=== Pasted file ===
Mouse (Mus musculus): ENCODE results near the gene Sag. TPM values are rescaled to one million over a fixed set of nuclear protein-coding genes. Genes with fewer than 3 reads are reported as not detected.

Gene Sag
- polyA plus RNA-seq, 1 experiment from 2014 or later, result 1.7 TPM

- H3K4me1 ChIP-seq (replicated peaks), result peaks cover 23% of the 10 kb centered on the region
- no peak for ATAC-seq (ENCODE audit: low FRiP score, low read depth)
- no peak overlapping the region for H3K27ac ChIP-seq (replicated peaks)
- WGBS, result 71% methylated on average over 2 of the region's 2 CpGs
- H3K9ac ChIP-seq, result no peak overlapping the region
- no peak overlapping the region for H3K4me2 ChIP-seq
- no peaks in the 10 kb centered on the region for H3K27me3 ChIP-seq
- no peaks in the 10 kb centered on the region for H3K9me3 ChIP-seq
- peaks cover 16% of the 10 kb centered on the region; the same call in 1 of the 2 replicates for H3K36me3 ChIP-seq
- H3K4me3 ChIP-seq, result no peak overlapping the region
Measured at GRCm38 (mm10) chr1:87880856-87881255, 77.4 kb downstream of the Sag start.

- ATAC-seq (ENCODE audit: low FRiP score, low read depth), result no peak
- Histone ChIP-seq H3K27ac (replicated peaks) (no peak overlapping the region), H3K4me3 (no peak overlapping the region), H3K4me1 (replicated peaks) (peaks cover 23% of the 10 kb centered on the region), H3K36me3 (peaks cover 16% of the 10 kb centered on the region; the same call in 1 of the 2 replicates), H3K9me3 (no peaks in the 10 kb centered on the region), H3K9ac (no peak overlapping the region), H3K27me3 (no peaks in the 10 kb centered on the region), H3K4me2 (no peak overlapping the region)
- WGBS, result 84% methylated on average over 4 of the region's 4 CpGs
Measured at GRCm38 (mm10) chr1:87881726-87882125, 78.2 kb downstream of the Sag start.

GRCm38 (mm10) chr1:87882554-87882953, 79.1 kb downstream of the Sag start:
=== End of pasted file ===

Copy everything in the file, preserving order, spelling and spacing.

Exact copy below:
Mouse (Mus musculus): ENCODE results near the gene Sag. TPM values are rescaled to one million over a fixed set of nuclear protein-coding genes. Genes with fewer than 3 reads are reported as not detected.

Gene Sag
- polyA plus RNA-seq, 1 experiment from 2014 or later, result 1.7 TPM

- H3K4me1 ChIP-seq (replicated peaks), result peaks cover 23% of the 10 kb centered on the region
- no peak for ATAC-seq (ENCODE audit: low FRiP score, low read depth)
- no peak overlapping the region for H3K27ac ChIP-seq (replicated peaks)
- WGBS, result 71% methylated on average over 2 of the region's 2 CpGs
- H3K9ac ChIP-seq, result no peak overlapping the region
- no peak overlapping the region for H3K4me2 ChIP-seq
- no peaks in the 10 kb centered on the region for H3K27me3 ChIP-seq
- no peaks in the 10 kb centered on the region for H3K9me3 ChIP-seq
- peaks cover 16% of the 10 kb centered on the region; the same call in 1 of the 2 replicates for H3K36me3 ChIP-seq
- H3K4me3 ChIP-seq, result no peak overlapping the region
Measured at GRCm38 (mm10) chr1:87880856-87881255, 77.4 kb downstream of the Sag start.

- ATAC-seq (ENCODE audit: low FRiP score, low read depth), result no peak
- Histone ChIP-seq H3K27ac (replicated peaks) (no peak overlapping the region), H3K4me3 (no peak overlapping the region), H3K4me1 (replicated peaks) (peaks cover 23% of the 10 kb centered on the region), H3K36me3 (peaks cover 16% of the 10 kb centered on the region; the same call in 1 of the 2 replicates), H3K9me3 (no peaks in the 10 kb centered on the region), H3K9ac (no peak overlapping the region), H3K27me3 (no peaks in the 10 kb centered on the region), H3K4me2 (no peak overlapping the region)
- WGBS, result 84% methylated on average over 4 of the region's 4 CpGs
Measured at GRCm38 (mm10) chr1:87881726-87882125, 78.2 kb downstream of the Sag start.

GRCm38 (mm10) chr1:87882554-87882953, 79.1 kb downstream of the Sag start: